The United Nations reports that efforts are under way to bring an end to the long-standing displacement crisis in eastern Democratic Republic of Congo.
DRC remains the longest and most protracted humanitarian crisis on the African continent, with ongoing conflict in North and South Kivu, Ituri Province and north Katanga.
Instability in neighboring countries has forced thousands of people to seek refuge in DRC. The U.N. refugee agency reports there were more than 2.5 million internally displaced people and more than 100,000 refugees in DRC at the end of last year.
It is beyond time to bring the crisis to a close, said Mamadou Diallo, the U.N. humanitarian coordinator in DRC.
"We have now started the conversation with the government of Congo to discuss the issue of durable solutions to the issue of displacement as a way of ensuring — where feasible — the dignified and safe return of displaced people into their areas of origin,” he said, “or else ... looking for other durable solutions through settlement or resettlement of some of these displaced people into the host communities as a way of ending this long-term displacement."
FILE - Displaced people from the town of Sake gather at the Mugunga camp on the road to Goma, DRC, Nov. 23, 2012. (G. Joselow.VOA)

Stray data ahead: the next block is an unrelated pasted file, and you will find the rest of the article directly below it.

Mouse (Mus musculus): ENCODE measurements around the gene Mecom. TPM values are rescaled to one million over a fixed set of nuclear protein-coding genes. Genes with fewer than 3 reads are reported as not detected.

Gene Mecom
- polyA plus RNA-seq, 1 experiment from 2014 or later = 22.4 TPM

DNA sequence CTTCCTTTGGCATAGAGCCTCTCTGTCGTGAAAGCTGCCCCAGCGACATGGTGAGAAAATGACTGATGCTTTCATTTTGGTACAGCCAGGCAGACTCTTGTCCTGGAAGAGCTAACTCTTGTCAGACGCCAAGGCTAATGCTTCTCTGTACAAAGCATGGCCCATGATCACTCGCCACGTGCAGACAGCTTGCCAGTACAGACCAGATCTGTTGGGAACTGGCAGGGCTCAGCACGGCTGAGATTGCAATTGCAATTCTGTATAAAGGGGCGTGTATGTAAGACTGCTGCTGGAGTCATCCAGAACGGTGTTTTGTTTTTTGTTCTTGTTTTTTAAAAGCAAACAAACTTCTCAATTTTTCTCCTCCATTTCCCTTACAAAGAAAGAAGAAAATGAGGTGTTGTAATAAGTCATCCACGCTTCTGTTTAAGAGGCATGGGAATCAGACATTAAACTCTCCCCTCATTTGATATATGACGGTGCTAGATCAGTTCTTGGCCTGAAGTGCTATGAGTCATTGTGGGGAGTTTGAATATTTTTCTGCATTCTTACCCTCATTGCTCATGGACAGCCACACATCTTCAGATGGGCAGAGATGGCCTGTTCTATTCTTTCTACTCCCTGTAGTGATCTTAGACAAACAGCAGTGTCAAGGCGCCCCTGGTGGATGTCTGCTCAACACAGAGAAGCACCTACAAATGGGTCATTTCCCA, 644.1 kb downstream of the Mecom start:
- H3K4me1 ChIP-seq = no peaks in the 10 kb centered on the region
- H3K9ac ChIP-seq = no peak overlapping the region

The United Nations has launched a $690 million appeal to assist 7 million people in DRC, of whom more than half are going hungry. Priorities include health care, water and sanitation, aid for millions of victims of rape and sexual violence, and assistance for the displaced.
Diallo, however, said peace can bring huge economic potential to the country — in particular, eastern Congo.
North and South Kivu, the breadbasket of the Congo, have the potential to feed the entire nation and export crops to neighboring countries, he told VOA.
"But, because of the insecurity, people in the displacement, some of the people no longer have the possibility of going to their fields, attending to their crops and doing other things,” Diallo said. “So, they remain in the camps and rely on handouts."
The situation can be reversed with political will from the government and the necessary resources to help the millions of displaced leave their lives of dependency and resume a normal life, he said.